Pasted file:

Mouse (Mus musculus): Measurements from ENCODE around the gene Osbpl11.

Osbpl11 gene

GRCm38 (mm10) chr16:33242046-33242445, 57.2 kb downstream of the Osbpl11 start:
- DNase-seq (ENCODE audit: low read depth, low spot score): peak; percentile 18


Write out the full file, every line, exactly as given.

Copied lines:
Mouse (Mus musculus): Measurements from ENCODE around the gene Osbpl11.

Osbpl11 gene

GRCm38 (mm10) chr16:33242046-33242445, 57.2 kb downstream of the Osbpl11 start:
- DNase-seq (ENCODE audit: low read depth, low spot score): peak; percentile 18